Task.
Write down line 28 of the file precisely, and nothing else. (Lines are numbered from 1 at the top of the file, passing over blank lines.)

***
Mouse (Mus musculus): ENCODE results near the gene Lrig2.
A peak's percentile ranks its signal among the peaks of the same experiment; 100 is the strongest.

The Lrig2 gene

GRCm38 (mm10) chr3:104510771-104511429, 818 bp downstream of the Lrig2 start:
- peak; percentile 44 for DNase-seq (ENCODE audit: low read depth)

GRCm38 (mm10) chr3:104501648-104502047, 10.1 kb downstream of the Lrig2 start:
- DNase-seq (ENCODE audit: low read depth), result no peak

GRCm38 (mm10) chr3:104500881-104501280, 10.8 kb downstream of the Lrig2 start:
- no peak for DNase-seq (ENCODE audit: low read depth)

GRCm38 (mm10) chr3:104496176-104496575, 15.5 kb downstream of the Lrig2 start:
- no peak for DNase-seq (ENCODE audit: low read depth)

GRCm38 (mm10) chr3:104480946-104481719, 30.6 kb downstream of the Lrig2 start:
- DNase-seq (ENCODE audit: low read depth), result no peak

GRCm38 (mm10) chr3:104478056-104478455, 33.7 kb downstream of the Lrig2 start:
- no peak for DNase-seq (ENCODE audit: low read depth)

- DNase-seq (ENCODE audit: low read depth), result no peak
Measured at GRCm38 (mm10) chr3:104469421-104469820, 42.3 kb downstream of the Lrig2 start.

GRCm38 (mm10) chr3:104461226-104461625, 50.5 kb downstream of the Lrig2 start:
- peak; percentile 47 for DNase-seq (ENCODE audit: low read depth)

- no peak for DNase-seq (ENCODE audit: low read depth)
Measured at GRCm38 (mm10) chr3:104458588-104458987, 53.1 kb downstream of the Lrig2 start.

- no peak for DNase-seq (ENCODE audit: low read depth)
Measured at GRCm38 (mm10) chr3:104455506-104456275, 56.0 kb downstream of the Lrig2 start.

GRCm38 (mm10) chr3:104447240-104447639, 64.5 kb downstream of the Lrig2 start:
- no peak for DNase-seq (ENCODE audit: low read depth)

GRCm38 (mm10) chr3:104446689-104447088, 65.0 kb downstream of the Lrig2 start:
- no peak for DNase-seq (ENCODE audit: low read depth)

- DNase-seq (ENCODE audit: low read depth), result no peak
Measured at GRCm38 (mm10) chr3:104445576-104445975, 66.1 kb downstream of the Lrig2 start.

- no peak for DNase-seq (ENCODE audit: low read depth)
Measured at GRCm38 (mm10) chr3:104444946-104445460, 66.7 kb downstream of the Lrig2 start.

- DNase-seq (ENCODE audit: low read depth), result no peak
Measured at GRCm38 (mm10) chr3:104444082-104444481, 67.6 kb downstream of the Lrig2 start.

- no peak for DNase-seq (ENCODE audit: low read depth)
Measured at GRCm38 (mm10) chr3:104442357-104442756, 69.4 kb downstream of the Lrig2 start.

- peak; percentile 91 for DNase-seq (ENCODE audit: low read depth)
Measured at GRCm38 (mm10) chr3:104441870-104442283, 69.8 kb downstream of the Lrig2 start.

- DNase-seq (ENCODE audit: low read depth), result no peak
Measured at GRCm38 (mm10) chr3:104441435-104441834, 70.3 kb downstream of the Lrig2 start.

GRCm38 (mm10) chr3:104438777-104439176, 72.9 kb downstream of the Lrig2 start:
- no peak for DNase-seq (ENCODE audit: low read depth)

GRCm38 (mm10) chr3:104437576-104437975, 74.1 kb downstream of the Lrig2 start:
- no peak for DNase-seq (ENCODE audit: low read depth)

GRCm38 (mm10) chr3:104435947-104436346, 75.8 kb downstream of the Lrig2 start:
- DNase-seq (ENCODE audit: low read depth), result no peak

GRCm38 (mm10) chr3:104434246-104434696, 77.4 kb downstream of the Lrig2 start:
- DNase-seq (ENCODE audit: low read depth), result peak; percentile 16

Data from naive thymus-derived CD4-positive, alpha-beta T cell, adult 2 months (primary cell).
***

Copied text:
- DNase-seq (ENCODE audit: low read depth), result no peak